Over at the Sparked.com blog, the team formerly known as The Extraordinaries is having a great time sharing the innovative and supercool microvolunteering challenges that nonprofits are posting. These are heady days for micro, and the astonishing array of projects that are being shared on the Sparked platform points the way to a bright future for it.
Interspersed among the posts, Ben Rigby has shared some provocative ideas about micro and his company’s theory of change. This week I’ve been looking closely at two related posts Rigby put up last week, particularly Rigby attempts to clarify how Sparked is defining “microvolunteering”.
As impetus, Rigby pointed to two articles we recently published, including this guest post by Mike Bright from Help From Home, and this post on corporate uses of micro that we published in Volunteering Is CSR.
As Rigby — bless his soul — writes, “…There is a heckofa lot of excitement around the concept. But there is also some confusion as to what exactly it is….” He goes on to share what he sees are four key characteristics of microvolunteering:
Convenient. It’s volunteerism that fits into your schedule when you have time – typically (but not necessarily) via an internet connected device such as a mobile phone or personal computer…
Bite-sized. Volunteer tasks are broken into small(-ish) pieces, so that you can complete a task in the time that you have available (whatever that time may be)…
Crowdsourced. The nonprofit that needs help asks a large(-ish) group for assistance…
Network-managed. The time demands of the manager (e.g. a nonprofit staffer) are reduced by distributing as much of the project management and quality review as possible to the network of micro-volunteers. This work management method differs from a top-down model of project management.
Concept vs. Implementation
As Rigby sees it, while most folks are cheering for the new technology, some of the voices that are rising above the pack are actually talking something different. Rigby says what’s going on is that some are confusing the “concept” of microvolunteering with a “particular implementation” of it (kind of like those who think Kleenex when they should be thinking tissue paper).
I think Rigby has a good point. It would be a mistake, for example, to limit microvolunteering’s future to what we see today at Sparked.com OR Help From Home. Who knows where micro will go, after all — these are early days, and only time will tell what sticks, what doesn’t, and what new forms of work will be enabled by the technology.
But I do wonder whether with his fourth characteristic — the idea that micro must to be network-managed — Rigby might be falling into the same trap.
Don’t get me wrong: anything that can help reduce the workload of a busy nonprofit manager while increasing the quality of the end result is good thing. For nonprofits, one of the innovations of Web-based crowdsourcing is the chance to have a volunteer’s work reviewed by his or her peers rather than having to do it all yourself. And indeed peer review is a fairly common feature in other crowdsourced work platforms. But there doesn’t seem to be any particular reason why crowdsourcing the work would necessarily need to be accompanied by crowdsourcing the review of the work as a requirement.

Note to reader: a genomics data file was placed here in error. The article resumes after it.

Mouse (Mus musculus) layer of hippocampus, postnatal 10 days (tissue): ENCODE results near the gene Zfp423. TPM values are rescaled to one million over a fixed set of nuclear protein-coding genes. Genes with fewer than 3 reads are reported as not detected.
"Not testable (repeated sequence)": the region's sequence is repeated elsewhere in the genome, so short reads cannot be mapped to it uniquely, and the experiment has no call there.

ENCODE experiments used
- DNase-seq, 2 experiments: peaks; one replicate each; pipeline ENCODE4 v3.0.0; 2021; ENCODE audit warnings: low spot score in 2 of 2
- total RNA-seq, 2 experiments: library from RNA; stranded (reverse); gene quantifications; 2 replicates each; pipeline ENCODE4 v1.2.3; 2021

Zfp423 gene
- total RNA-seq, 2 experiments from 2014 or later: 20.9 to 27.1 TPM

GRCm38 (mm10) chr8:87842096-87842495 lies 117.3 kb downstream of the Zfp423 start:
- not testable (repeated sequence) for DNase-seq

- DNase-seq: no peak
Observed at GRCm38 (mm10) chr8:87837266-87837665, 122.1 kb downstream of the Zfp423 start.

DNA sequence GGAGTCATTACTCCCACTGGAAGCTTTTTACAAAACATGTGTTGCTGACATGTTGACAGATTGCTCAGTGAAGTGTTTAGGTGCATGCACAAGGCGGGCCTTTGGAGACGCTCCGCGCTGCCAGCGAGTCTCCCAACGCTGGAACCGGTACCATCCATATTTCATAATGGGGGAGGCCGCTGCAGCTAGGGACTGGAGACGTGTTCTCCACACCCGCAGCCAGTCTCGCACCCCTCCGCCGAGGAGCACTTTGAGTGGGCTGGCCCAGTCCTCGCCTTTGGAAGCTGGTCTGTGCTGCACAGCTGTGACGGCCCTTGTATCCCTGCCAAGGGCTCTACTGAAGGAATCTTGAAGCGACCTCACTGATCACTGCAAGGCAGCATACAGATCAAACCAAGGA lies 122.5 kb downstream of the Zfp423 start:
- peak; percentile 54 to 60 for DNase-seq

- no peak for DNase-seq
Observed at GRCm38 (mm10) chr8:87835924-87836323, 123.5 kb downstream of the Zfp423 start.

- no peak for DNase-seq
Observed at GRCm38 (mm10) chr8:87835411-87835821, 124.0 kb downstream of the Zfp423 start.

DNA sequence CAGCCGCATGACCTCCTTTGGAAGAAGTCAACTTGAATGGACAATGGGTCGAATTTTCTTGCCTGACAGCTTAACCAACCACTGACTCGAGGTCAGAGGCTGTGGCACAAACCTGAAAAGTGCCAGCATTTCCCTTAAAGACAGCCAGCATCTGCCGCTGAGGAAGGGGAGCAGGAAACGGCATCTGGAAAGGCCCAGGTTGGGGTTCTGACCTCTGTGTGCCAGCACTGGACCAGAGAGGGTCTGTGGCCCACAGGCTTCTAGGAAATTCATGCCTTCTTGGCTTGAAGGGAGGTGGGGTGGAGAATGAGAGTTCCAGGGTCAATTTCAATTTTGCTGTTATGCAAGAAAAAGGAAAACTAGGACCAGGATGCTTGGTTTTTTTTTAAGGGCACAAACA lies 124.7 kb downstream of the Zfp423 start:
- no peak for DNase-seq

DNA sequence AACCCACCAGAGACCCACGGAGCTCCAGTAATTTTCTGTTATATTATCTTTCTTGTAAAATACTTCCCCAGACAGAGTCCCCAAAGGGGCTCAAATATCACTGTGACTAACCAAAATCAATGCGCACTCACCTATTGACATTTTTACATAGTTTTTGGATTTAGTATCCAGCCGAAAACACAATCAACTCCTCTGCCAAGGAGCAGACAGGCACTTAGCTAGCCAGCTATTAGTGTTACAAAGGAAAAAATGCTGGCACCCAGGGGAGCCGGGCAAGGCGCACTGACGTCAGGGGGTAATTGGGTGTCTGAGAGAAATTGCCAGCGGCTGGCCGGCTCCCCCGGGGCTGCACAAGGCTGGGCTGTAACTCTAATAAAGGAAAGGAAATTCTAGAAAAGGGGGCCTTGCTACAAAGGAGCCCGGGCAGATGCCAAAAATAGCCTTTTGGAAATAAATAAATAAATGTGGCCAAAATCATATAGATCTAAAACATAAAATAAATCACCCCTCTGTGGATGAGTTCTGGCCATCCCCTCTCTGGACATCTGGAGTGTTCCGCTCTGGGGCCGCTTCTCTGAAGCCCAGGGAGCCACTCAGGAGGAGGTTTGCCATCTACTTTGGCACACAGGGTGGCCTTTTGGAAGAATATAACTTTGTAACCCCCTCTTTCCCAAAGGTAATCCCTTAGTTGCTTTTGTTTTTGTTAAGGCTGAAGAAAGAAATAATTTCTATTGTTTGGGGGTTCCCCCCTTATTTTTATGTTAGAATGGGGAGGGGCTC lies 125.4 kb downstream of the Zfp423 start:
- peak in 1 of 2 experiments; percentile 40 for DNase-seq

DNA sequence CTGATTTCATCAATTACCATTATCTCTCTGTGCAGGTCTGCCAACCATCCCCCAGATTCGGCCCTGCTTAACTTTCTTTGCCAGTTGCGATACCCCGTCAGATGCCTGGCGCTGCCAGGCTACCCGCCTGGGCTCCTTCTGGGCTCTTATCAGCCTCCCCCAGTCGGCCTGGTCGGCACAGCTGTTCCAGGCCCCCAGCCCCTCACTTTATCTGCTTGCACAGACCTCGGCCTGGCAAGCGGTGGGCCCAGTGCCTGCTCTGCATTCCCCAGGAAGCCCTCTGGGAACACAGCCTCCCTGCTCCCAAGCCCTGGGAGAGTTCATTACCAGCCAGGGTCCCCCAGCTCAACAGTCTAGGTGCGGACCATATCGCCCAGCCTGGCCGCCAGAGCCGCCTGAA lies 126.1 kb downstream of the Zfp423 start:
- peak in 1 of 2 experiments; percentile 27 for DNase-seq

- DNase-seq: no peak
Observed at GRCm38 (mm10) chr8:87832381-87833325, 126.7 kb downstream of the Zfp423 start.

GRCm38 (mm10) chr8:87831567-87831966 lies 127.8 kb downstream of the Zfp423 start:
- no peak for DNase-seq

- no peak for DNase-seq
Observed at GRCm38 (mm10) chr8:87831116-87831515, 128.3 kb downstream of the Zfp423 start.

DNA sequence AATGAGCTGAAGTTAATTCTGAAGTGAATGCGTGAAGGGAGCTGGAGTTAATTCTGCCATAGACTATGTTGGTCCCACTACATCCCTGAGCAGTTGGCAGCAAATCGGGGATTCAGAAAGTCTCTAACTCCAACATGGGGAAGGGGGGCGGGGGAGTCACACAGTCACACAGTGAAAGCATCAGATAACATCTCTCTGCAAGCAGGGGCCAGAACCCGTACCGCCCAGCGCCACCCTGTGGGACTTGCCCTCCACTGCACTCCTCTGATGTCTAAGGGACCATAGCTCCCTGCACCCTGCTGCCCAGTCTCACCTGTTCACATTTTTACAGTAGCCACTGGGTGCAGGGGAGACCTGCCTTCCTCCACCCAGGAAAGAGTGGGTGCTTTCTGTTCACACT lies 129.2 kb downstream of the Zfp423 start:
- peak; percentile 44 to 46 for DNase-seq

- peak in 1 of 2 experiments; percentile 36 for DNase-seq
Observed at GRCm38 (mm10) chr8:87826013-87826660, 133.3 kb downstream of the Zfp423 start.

The Lingering Debate over Virtual
Of course, micro is a new approach to volunteering, and it’s tempting to shrug off the debate as inevitable for any new and rapidly emerging technology, and soon to pass. But these debates have a way of sticking around, with competing definitions becoming (if anything) more entrenched as time passes.
This mirrors the debate that took place around the definition of “virtual volunteering” in the late 1990s. Back then, a few folks in the space (including VolunteerMatch) worked hard to come up with a shared definition of “virtual volunteering.” Today, while VolunteerMatch essentially uses the phrase to describe any volunteer opportunity that doesn’t require any particular location, other prominent voices use the term to describe volunteering that’s done via the Internet.
No doubt, our definition takes its form from our own particular implementation of it. For example, the VolunteerMatch.org search engine gives users the choice to either type in a location (city/state/ZIP/etc.) where they’d like to work or else select a check box that would limit the search to “virtual opportunities” – that is, where the location can be virtually anywhere. Meaning, even nontechnical, non-Web enabled, lo-fi volunteer work like knitting, baking cookies, or polling voters is considered virtual by our system if volunteers can do it from anywhere.
Again, the definition works great for VolunteerMatch because it essentially reflects how our technology works.
Point being, more than a decade on, many of the major players in Web technology for volunteer engagement are still conflating their definition of virtual volunteering with their particular implementation of it. And this old debate is even coloring discussions of micro, with Rigby, for example, also pointing out “You could reasonably make a case that microvolunteering… should be also called ‘virtual volunteering.'” Getting all that?
Will micro get stuck in Definition Purgatory for quite so long? Only time will tell. But the good news is that this is all inside-baseball stuff: For the vast majority of people who want to make a difference, they don’t care what it’s called. They’re just happy to be able to help.
What do you think? Does it matter to you how new forms of volunteer engagement are defined? Share your thoughts here on the blog.
[1/17/11 – I edited to clean up typos and reinforce some lame initial draft language. 98% still untouched, RR]